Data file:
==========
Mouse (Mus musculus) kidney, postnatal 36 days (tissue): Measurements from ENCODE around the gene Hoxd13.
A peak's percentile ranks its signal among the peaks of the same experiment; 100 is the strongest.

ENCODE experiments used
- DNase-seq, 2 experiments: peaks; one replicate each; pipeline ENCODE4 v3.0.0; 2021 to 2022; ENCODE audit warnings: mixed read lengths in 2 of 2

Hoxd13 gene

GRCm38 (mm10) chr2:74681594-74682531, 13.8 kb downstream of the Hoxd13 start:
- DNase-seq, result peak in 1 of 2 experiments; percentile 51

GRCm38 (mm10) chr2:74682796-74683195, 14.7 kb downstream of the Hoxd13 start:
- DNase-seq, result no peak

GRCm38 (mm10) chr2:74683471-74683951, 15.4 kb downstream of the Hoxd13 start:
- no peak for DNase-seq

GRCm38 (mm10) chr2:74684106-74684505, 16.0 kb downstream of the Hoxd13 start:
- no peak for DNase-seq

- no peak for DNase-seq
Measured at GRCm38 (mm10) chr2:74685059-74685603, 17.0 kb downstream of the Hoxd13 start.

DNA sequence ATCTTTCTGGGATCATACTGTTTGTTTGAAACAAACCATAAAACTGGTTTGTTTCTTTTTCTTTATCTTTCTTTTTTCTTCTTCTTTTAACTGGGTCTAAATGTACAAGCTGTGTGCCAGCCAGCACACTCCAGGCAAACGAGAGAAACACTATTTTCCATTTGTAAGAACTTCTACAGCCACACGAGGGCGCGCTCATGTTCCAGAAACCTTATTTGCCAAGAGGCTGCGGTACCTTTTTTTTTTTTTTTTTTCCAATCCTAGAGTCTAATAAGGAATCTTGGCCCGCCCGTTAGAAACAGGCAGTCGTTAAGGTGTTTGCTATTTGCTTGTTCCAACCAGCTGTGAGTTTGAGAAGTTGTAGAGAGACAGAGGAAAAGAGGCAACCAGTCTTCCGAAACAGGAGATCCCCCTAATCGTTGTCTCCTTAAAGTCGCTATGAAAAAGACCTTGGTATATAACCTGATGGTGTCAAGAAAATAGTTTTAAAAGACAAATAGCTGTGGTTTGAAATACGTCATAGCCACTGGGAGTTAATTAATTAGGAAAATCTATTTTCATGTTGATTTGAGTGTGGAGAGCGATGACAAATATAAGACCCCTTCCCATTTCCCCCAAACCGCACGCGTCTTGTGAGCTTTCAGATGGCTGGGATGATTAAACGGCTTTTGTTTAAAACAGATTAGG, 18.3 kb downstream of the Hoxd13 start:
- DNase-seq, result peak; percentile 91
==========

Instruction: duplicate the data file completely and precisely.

Mouse (Mus musculus) kidney, postnatal 36 days (tissue): Measurements from ENCODE around the gene Hoxd13.
A peak's percentile ranks its signal among the peaks of the same experiment; 100 is the strongest.

ENCODE experiments used
- DNase-seq, 2 experiments: peaks; one replicate each; pipeline ENCODE4 v3.0.0; 2021 to 2022; ENCODE audit warnings: mixed read lengths in 2 of 2

Hoxd13 gene

GRCm38 (mm10) chr2:74681594-74682531, 13.8 kb downstream of the Hoxd13 start:
- DNase-seq, result peak in 1 of 2 experiments; percentile 51

GRCm38 (mm10) chr2:74682796-74683195, 14.7 kb downstream of the Hoxd13 start:
- DNase-seq, result no peak

GRCm38 (mm10) chr2:74683471-74683951, 15.4 kb downstream of the Hoxd13 start:
- no peak for DNase-seq

GRCm38 (mm10) chr2:74684106-74684505, 16.0 kb downstream of the Hoxd13 start:
- no peak for DNase-seq

- no peak for DNase-seq
Measured at GRCm38 (mm10) chr2:74685059-74685603, 17.0 kb downstream of the Hoxd13 start.

DNA sequence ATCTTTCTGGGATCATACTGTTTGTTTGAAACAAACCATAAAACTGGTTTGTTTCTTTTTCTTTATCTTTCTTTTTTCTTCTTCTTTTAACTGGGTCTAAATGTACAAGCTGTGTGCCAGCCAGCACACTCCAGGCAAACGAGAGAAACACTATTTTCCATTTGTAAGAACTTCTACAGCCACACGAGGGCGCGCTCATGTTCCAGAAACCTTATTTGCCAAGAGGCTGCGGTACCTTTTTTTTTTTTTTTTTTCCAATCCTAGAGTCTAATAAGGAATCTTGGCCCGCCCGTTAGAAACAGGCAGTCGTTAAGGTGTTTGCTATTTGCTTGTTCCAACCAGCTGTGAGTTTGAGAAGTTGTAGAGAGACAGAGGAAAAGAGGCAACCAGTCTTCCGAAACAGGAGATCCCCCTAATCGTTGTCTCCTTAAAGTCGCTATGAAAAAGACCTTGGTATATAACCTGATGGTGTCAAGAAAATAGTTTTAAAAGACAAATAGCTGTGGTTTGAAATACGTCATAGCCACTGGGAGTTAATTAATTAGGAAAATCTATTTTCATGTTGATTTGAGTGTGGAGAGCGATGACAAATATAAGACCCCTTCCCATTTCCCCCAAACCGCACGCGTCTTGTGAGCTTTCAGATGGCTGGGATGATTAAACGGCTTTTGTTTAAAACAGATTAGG, 18.3 kb downstream of the Hoxd13 start:
- DNase-seq, result peak; percentile 91